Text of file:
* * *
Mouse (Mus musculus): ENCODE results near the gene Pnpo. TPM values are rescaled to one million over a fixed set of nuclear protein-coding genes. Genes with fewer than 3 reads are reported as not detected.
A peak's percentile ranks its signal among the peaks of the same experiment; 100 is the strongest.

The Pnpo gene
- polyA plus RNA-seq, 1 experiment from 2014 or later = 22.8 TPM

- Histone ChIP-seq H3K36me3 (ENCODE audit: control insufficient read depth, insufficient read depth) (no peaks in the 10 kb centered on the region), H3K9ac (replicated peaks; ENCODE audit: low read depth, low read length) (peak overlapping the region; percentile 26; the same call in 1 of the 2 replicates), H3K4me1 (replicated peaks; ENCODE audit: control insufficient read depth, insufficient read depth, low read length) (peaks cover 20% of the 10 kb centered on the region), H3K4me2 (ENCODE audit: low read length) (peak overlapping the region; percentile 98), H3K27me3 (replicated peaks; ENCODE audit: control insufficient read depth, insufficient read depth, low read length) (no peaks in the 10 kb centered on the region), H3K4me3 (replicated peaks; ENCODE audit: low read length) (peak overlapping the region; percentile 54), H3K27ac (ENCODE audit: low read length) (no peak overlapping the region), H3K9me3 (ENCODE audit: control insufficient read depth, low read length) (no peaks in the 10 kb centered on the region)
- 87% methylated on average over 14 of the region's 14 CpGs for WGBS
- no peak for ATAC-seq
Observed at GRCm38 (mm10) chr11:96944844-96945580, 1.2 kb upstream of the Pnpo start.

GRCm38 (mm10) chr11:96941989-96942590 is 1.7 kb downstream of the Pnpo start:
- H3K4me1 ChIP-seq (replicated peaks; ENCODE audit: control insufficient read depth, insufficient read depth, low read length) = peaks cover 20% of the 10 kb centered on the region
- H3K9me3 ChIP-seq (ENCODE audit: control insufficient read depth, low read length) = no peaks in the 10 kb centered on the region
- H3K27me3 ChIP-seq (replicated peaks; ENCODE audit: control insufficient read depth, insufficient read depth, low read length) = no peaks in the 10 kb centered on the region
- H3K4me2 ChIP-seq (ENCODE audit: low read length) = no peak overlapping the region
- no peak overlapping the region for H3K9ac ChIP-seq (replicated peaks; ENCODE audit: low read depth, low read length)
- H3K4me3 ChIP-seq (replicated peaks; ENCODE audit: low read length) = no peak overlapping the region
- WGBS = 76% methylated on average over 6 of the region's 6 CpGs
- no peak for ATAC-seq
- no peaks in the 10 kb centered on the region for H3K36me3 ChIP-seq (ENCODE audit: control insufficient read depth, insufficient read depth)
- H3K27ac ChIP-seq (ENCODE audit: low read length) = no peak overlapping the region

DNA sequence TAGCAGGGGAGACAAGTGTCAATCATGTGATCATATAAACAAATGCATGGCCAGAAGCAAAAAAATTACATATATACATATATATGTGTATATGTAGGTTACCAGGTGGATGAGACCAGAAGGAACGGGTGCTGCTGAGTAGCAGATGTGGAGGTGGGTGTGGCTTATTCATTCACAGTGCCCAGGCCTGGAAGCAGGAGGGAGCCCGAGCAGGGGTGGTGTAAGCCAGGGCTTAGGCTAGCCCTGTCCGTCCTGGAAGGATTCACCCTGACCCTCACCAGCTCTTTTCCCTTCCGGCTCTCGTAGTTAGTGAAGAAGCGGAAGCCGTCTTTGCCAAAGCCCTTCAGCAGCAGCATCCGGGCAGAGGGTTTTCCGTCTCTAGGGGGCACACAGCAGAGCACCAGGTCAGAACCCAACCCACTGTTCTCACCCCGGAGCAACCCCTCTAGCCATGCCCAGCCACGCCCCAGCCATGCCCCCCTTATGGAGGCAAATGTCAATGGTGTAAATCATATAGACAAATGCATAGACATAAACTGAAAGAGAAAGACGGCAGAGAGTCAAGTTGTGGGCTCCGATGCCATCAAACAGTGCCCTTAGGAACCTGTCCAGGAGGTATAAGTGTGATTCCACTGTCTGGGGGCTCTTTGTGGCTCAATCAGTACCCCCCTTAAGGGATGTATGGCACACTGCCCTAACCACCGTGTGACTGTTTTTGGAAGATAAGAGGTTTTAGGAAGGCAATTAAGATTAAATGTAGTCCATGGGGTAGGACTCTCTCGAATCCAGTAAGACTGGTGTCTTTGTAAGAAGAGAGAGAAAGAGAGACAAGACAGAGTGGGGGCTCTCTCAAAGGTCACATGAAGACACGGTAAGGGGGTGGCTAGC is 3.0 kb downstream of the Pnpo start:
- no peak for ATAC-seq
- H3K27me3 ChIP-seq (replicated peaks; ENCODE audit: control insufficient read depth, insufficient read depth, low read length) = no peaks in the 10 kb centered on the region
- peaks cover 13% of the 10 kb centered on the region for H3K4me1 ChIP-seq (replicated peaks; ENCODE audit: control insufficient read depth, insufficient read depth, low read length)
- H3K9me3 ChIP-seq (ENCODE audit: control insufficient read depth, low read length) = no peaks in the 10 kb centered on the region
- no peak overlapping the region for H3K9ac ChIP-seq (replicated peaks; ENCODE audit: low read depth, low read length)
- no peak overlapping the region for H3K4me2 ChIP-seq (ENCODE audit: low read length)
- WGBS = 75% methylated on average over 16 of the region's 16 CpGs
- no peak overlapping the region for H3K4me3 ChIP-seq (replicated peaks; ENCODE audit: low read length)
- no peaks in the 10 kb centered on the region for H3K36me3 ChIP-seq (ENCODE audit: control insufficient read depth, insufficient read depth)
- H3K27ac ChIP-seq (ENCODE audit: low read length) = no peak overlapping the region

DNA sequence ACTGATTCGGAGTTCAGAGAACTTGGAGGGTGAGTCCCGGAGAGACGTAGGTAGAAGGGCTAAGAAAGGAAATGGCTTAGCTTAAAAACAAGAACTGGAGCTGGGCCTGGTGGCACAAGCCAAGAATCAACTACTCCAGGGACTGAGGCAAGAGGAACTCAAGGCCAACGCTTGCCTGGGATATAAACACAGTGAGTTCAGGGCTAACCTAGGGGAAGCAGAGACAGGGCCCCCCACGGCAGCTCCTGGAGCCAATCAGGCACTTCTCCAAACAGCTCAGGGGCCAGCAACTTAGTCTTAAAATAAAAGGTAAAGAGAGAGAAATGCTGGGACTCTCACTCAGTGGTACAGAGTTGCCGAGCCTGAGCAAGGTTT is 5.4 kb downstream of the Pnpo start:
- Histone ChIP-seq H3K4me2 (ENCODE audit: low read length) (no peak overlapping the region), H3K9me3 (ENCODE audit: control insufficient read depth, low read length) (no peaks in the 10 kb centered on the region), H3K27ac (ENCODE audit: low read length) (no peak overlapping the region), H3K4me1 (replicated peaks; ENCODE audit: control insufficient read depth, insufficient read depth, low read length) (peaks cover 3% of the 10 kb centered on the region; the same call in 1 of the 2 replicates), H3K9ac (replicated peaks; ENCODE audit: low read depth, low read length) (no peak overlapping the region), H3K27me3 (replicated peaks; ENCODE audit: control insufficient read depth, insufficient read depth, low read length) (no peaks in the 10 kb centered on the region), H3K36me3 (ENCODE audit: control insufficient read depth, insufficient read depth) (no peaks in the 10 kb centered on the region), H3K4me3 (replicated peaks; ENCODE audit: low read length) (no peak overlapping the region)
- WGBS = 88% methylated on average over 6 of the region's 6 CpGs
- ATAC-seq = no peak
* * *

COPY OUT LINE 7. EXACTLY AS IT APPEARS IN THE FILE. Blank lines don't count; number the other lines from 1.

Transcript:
- no peak for ATAC-seq